displays provide information about Fessenden and the Freedmen’s Colony.
One of the most popular parts of the exhibit, Doll said, is
where the pros and cons of all the theories are laid out about what
happened to the Lost Colony. In the coming months, visitors will be
encouraged to enter their favorite theory on a card, which will be able
to be compared with others.
Another favorite is the
arrowheads, pottery, smoking pipes, and other items that were found
during archaeological digs at the park, which are still continuing.
“In that exhibit room, the artifacts are definitely the centerpiece,” Doll said.
park’s former exhibit, which inspired comments like “pathetic” and
“embarrassing” in travel reviews, featured a diorama of a fort and
English soldiers, and another of the colonists; several examples of
English and Indian garments, armaments and tools; numerous statues, and
illustrations and educational plaques.
Clothing on the
life-sized figures, which visitors could touch, had to be occasionally
removed and taken home by rangers to wash.
“Everything we had
heard,” said Michael Zatarga, a seasonal park ranger, “was ‘How come
this doesn’t look like Jamestown?’ or ‘These are old and dated.’”
said that visitors have been much more interested in the new exhibit,
which was installed starting in April. They also seem to understand the
story and history of the Lost Colony on Roanoke Island a lot better
“Now they see a lot of European artifacts and they’re convinced,” he said.
the near future, another part of the exhibit will be completed that
will be an interactive video about the 1585 voyage, Boles said, that
lets a person make choices about metallurgy, mapmaking, and ethnology.
going to be very kid-friendly,” he said, “and invite them to take part
in these various roles. It’s almost like a cartoon interactive.”
Boles said that a model of an Elizabethan ship will be installed in July.
which averages about 350 to 400 people a day in the busy season, has
remained about the same, he said, but people are spending much more
Eventually, the goal is to further improve the
cultural, historic, and natural resources at the 513-acre park, with
the general management plan serving as guidance. With the public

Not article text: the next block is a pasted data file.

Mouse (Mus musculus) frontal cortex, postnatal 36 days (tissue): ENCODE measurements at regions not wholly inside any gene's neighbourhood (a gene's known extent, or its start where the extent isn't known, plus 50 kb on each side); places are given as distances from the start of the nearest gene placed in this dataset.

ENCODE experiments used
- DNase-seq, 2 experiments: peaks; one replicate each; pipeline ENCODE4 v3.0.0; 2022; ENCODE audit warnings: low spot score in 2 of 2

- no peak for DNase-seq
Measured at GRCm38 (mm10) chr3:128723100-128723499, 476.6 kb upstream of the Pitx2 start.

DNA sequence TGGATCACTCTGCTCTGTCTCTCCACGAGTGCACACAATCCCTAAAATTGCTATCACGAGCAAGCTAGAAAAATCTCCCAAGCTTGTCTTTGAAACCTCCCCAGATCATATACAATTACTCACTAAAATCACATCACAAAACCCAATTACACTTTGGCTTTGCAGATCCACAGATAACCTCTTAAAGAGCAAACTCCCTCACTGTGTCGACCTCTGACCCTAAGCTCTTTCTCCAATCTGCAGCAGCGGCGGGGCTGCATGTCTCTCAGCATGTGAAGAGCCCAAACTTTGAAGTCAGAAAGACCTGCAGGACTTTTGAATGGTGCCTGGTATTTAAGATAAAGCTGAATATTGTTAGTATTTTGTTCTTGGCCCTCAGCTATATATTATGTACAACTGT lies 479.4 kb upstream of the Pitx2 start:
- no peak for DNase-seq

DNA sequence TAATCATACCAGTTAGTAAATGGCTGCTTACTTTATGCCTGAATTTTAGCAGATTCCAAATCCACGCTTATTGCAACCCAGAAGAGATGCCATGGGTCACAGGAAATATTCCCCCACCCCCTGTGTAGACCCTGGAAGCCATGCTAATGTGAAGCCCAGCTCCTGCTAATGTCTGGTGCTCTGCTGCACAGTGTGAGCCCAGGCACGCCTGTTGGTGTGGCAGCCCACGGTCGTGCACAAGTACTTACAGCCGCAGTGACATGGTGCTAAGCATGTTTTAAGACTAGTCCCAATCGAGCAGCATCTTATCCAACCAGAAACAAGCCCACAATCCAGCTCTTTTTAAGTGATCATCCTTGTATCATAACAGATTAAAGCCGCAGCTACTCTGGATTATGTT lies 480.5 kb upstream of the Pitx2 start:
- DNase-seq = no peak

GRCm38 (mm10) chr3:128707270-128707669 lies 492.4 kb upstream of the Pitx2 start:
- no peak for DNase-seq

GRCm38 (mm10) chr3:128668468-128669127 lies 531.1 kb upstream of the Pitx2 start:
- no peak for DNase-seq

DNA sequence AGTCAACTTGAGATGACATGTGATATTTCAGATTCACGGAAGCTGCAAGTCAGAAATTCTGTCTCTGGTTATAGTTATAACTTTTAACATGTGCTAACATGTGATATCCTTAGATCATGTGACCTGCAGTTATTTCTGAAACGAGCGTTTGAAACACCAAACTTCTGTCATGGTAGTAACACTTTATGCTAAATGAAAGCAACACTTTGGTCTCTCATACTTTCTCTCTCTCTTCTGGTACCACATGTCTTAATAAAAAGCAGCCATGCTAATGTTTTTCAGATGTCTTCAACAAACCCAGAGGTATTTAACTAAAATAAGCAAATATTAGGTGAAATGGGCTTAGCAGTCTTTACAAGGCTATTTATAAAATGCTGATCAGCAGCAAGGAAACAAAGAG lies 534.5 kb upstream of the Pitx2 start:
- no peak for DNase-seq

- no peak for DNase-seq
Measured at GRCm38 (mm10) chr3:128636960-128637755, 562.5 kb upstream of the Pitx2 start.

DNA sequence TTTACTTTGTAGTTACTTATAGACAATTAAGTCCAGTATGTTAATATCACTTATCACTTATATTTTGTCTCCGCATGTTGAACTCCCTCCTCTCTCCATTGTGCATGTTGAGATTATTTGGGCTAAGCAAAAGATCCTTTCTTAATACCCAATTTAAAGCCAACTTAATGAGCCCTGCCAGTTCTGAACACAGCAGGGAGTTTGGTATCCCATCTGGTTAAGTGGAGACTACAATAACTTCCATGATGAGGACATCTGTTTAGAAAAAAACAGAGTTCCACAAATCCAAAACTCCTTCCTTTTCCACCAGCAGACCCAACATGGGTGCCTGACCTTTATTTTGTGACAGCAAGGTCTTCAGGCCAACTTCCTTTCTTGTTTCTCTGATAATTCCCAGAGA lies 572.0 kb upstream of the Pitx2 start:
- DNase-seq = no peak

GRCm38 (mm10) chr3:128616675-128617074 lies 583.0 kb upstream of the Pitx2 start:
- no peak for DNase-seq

comment period closed on June 4, the comments are in the process of
being reviewed and responded to, said David Libman, park planner the
National Park Service Southeast Regional Office.
In addition to
the Waterside Theatre, the venue for “The Lost Colony” outdoor play,
Fort Raleigh includes wooded trails -- the ¾-mile Thomas Hariot nature
trail and the 1 ¼-mile Freedom Trail. It also is the site of the
Elizabethan Gardens, a private non-profit that leases the 10-acre site
from the National Park Service.
Work on the management
plan began in 2003, he said, but its completion was complicated by the
increased complexity created by issues like climate change and
The proposed plan has not spurred
much public participation, with about five people attending a public
meeting, and a similar number submitting comments, in addition to
agency comments, Libman said.
It is expected to be finalized
in the fall, but any action will depend on future funding. No funds
have been provided or identified in the plan, Libman said.
restoration of the eroding beach along Roanoke Sound is one goal
mentioned in the plan. So far, rip-rap has been installed behind
Waterside Theatre to protect it from erosion.
proposed doing a shoreline management plan which would involve more
public outreach because it’s an island-wide issue,” he said. “We
haven’t selected any particular strategies in this plan.”